The only problem I had was in the finish area. Sunshine tells me that there were finishers’ shirts for marathoners (though not half marathoners) but somehow I missed mine. Now I admit that I’m not the sharpest tack in the box when I’ve JUST finished a marathon, but I actually did make it a point to look around and TRY not to miss anything. I didn’t even know there WAS a finisher’s shirt, since we had all received a cotton shirt at the expo. They might have directed me to the shirts after putting on my medal, or whatever. Oh well, maybe half my fault and half theirs.
Also, they ran out of half-marathon finishers medals, and when my two girls asked for theirs, they were directed to a tent to sign up for medals to be mailed in a month. Nevertheless, it’s a good race, despite my bellyaching.
My Myeloma: I'm taking a novel drug called pomalidomide, made by Celgene, in a trial at Mayo Clinic. It's keeping the myeloma stable, so far, and I'm very happy that I'm not only above ground but able to run and enjoy life like any normal person. Yay to modern science! More about my myeloma here.
Splits: 11:16, 21:05 (2 mi), 21:36 (2 mi), 39:56 (4 mi), 9:44, 10:48, 10:58, 10:25, 20:41 (2 mi), 10:35, 23:30 (2 mi), 9:41, 22:32 (2 mi), 12:36, 13:50, 11:21, 11:44, 14:20 (1.2 mi), total 4:46:32, average pace 10:56, finished third of six in my age group.
A TNT runner, raising money for Leukemia, Lymphoma, Myeloma, and other blood cancers. Photo taken by Sunshine or Sweetpea. I don't know this runner, but I love her anyway.
Monday, October 11, 2010
Monday, October 11, 2010:
Another delightful but warm run on the grass & dirt trails in the park. Just 3.7 miles this time, finishing in 39 minutes, for a pace of about 10:30. Good enough - I took several pictures of the fall color and didn’t stop the watch. Nothing hurts - it’s a masterpiece.
Saturday, October 9, 2010:
The St Croix Valley Runners meet at Stillwater’s Northland Tennis Courts every Saturday, 7:00 am SHARP, rain or shine. Today was shine; we watched a beautiful sunrise as we ran through the fall color in perfect running temperatures, about 55 degrees.
The speedsters ran out ahead and Dave, Candy, and I ran the Lake McKusick route. It’s very nearly the same distance, though much hillier, but none of the course is on 55-mph highways. In fact, it’s entirely on trails or 30 mph streets, and takes us all the way around Stillwater’s Lake McCusick. We finished in about 44 minutes, the fastest I’ve run that route. It may be a little shorter than 5 miles, as is the regular route, but it’s close enough for me and I claim a pace of about 9-minute miles. No pains, no problems. It’s a masterpiece.
Most of the trails are like this. Mowed grass with two ruts, usually dirt or sand, started by park vehicles and enhanced by people and horses. The grass is often fairly tall, so I prefer to run in the ruts most of the time, except when they get too muddy, too sandy, too narrow, or too deep:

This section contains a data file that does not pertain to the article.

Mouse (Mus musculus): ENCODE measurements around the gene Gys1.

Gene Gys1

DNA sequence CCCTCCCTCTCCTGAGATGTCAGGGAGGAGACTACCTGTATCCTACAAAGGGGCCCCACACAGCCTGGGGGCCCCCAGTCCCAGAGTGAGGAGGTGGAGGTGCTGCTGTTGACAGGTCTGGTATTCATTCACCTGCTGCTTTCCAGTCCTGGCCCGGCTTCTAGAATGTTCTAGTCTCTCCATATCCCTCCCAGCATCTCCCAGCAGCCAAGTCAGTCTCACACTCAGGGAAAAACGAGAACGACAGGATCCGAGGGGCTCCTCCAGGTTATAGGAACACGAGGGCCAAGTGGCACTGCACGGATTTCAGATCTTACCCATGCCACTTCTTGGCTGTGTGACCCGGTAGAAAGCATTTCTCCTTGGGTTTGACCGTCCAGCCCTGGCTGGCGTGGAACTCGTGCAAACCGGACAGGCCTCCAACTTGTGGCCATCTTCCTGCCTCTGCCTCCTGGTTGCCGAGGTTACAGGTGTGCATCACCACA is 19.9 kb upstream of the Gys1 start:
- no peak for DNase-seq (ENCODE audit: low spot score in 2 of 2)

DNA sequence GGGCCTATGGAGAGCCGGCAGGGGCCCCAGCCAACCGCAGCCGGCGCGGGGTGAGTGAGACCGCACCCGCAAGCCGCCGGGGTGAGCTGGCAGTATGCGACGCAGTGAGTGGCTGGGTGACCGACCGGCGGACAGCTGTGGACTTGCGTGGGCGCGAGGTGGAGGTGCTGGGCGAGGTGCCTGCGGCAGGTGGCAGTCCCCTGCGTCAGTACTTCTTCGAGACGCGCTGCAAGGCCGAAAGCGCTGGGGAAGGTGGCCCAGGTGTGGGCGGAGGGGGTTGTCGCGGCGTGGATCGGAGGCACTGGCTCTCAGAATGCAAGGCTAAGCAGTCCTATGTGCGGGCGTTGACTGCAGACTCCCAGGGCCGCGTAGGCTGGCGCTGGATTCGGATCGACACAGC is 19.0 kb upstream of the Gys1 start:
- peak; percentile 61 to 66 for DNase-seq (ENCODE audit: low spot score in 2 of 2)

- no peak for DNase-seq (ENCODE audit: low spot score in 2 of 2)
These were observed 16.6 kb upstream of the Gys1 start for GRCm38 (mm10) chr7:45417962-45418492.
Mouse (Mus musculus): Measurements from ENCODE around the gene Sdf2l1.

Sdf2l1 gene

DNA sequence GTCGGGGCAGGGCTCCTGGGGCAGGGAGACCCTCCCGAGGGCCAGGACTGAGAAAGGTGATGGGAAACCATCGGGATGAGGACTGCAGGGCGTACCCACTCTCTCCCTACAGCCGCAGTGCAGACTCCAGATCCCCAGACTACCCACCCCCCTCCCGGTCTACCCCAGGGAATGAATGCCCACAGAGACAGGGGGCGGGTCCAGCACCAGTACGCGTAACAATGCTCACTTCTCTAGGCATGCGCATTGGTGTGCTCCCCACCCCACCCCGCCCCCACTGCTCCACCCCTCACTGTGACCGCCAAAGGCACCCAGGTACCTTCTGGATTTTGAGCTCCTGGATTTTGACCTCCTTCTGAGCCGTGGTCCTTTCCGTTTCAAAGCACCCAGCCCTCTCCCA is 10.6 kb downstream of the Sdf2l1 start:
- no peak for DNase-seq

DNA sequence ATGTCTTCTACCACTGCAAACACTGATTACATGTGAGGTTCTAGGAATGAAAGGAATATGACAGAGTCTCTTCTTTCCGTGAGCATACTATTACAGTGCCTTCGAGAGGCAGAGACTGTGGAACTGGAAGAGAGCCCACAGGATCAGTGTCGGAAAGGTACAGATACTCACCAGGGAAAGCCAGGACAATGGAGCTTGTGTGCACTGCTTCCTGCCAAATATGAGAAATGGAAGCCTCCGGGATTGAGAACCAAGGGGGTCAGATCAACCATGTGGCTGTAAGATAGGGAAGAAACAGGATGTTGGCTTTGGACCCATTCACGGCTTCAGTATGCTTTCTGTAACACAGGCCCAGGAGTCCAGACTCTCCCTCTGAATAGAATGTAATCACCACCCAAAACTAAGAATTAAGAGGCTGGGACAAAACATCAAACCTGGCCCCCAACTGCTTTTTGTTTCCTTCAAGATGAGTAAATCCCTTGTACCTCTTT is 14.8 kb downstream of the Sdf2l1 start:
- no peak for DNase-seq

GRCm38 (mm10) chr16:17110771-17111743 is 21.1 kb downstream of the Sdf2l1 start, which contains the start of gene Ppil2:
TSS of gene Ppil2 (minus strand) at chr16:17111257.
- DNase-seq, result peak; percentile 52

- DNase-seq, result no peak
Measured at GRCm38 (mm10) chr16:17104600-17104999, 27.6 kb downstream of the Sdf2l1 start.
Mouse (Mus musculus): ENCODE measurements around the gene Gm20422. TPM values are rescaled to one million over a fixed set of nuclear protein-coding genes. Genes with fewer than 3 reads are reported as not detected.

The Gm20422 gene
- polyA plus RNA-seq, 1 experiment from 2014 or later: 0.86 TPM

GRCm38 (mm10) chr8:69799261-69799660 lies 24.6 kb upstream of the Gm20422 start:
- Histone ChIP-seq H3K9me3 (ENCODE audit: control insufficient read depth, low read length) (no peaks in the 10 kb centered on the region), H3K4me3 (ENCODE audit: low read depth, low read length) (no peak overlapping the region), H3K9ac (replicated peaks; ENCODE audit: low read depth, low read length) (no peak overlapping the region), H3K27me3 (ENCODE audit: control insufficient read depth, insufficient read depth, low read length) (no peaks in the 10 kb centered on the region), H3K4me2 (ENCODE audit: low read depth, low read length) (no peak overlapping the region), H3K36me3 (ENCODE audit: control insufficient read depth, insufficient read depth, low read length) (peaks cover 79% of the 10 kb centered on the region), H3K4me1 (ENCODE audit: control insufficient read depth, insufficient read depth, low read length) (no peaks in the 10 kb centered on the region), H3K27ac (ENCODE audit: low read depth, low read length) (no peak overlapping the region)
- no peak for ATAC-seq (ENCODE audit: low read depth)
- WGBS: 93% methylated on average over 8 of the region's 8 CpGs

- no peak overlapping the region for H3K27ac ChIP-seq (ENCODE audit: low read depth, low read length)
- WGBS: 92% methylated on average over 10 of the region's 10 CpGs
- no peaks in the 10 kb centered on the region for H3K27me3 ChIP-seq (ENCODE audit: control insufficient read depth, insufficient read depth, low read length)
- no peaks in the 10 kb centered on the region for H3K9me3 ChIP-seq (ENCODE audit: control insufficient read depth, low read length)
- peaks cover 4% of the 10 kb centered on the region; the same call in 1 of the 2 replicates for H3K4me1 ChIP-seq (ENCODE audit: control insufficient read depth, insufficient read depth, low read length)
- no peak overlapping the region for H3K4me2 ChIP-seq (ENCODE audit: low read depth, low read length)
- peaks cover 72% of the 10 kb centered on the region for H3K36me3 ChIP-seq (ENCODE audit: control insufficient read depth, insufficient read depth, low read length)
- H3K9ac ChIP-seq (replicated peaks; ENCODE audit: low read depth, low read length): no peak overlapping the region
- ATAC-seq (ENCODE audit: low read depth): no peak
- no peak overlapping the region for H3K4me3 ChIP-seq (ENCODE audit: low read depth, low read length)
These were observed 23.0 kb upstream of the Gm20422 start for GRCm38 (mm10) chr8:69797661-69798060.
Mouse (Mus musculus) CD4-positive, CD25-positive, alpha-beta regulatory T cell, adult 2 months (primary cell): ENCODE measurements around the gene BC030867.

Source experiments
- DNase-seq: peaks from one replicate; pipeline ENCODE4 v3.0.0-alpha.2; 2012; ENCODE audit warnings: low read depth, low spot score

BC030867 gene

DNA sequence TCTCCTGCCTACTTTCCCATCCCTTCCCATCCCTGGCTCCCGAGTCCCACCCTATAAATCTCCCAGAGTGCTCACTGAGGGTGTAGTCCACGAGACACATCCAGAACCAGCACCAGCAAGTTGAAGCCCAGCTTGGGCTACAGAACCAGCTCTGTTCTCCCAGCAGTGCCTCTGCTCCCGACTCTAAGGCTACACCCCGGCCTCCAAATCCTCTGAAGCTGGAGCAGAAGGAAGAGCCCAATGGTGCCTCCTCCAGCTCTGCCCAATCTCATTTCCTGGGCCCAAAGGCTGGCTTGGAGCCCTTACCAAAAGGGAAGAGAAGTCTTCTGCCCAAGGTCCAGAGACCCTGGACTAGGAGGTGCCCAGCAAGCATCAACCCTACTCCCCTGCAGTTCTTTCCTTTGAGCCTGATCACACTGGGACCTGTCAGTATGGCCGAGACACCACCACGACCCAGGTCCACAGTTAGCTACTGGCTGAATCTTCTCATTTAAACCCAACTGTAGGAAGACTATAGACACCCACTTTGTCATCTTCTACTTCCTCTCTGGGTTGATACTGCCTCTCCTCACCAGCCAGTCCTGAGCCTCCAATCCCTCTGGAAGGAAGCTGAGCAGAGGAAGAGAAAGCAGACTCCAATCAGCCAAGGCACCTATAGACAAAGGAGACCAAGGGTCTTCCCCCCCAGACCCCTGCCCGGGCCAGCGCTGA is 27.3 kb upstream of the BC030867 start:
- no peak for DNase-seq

Posted by Don at 9:36 PM
Friday, October 08, 2010
The temperature was actually a bit warm for running Thursday afternoon, but I’m not complaining. A beautiful, sunny day with plenty of fall color. I ran 6.1 miles on the park’s grass trails in 1:07, which is about 11 minutes per mile. Not fast but what the heck, it was warm, I stopped to take pictures several times, and I’m tapering. It'll do.
I did twist my ankle on a tree root in the last quarter mile, but it didn’t hurt the morning afterward so it can’t be too bad. That run finishes the week, with a total of just 18 miles.
Posted by Don at 9:16 AM
Wednesday, October 06, 2010
Tuesday, Oct 5:
A wonderful romp in the park. 70 degrees, setting sun, slightly breezy, low humidity, and the beginning of fall color. What more could a runner ask? I didn’t push too hard, walking up many of the hills. 6.8 miles in 1:14, pace about 10:43, not too speedy but I did stop to take pictures a few times.
Saturday, Oct 2:
St Croix Valley Runners. Many of the runners were preparing to run the Twin Cities Marathon the next day, Sunday, so they walked three miles together, our traditional way to prepare for TCM.
Three of us ran the five miles, but the other two zipped out ahead of me, so as long as I was alone I took the McKusick route instead of the usual one, looping around Lake McKusick and through some neighborhoods. I do NOT like running along Manning Avenue with its 55 mph (plus) traffic. Five miles in 47:30. Not fast, but good enough. A beautiful day to run.
Thursday, Sept 30:
Evening run with Rich. What a lovely night for a nice, easy run, 5.1 miles in 54 minutes, then a beer afterward. Life is good
There are miles and miles of trails in Washington County's parks. This is one short piece.
Posted by Don at 7:25 PM